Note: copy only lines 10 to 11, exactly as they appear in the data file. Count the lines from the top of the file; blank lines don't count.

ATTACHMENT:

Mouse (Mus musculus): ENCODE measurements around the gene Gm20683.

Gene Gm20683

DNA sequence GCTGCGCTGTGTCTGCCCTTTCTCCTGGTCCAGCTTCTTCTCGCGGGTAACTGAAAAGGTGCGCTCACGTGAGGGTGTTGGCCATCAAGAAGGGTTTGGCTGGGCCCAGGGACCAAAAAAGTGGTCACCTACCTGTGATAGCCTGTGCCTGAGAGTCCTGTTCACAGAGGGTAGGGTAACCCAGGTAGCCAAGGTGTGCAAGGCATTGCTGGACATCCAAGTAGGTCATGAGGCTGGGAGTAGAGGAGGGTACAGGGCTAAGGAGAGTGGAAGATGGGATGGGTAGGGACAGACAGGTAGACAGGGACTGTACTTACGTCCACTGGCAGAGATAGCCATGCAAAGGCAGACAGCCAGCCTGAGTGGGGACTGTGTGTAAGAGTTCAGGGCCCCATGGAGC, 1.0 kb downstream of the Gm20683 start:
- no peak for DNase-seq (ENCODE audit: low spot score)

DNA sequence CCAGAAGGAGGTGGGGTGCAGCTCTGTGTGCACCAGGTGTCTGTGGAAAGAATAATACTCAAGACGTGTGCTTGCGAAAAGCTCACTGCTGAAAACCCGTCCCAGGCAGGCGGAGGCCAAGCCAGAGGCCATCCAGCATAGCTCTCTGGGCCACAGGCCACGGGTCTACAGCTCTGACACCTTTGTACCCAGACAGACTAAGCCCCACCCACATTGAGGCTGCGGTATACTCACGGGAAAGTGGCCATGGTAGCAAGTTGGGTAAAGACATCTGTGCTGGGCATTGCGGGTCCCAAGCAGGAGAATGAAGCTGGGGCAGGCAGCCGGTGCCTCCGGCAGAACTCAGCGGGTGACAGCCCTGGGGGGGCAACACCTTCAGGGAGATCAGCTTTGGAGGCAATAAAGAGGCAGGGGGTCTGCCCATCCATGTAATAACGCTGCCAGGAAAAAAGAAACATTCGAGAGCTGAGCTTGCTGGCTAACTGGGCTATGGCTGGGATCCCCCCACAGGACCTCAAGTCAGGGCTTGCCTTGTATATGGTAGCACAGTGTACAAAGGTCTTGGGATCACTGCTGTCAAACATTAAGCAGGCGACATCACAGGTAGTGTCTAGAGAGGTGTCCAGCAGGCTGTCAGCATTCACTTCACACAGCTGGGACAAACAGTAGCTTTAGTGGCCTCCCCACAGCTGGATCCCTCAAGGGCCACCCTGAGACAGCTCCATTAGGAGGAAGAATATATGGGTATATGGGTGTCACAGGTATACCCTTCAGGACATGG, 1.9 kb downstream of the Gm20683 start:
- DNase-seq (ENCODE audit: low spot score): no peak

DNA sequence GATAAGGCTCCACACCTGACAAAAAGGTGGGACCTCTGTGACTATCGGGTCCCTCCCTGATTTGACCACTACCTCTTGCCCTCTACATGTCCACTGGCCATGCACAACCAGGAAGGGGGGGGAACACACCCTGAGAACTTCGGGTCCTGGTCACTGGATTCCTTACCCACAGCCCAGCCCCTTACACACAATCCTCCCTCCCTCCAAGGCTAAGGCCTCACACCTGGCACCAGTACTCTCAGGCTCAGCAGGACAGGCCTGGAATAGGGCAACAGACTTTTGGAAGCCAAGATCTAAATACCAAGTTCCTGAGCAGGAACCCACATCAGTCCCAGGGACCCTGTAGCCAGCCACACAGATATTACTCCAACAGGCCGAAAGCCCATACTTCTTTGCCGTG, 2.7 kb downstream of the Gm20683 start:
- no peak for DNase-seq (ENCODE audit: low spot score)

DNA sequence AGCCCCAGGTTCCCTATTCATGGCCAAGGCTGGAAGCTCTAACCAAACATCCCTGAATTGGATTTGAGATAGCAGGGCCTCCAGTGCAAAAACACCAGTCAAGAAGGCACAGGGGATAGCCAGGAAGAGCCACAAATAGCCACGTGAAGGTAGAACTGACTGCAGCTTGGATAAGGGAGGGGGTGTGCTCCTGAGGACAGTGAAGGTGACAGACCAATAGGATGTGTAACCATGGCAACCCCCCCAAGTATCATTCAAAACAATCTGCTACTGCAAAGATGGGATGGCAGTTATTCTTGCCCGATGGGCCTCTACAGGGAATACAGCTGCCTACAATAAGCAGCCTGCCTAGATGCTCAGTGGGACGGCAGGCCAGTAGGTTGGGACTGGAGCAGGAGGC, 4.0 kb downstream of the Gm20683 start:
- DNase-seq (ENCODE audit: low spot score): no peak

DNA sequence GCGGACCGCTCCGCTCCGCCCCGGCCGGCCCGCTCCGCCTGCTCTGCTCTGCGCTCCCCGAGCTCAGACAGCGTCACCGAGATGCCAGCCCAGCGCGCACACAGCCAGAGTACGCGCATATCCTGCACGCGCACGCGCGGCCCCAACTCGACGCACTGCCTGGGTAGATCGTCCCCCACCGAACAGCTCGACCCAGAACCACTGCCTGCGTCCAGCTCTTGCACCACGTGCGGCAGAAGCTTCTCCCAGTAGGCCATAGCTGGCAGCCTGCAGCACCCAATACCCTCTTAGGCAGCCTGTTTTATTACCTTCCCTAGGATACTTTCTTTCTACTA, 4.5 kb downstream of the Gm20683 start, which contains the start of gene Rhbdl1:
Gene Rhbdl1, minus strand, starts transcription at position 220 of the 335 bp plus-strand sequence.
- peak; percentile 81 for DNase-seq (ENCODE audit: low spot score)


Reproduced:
- DNase-seq (ENCODE audit: low spot score): no peak

DNA sequence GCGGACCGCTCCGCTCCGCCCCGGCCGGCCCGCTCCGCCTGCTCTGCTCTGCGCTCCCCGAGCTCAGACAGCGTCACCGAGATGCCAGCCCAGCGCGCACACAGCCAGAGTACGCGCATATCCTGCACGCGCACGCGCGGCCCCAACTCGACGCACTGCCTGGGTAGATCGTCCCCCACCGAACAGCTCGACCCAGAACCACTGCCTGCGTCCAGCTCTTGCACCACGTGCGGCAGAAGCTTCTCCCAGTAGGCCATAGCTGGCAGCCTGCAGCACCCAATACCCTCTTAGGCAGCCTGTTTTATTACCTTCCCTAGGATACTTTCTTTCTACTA, 4.5 kb downstream of the Gm20683 start, which contains the start of gene Rhbdl1: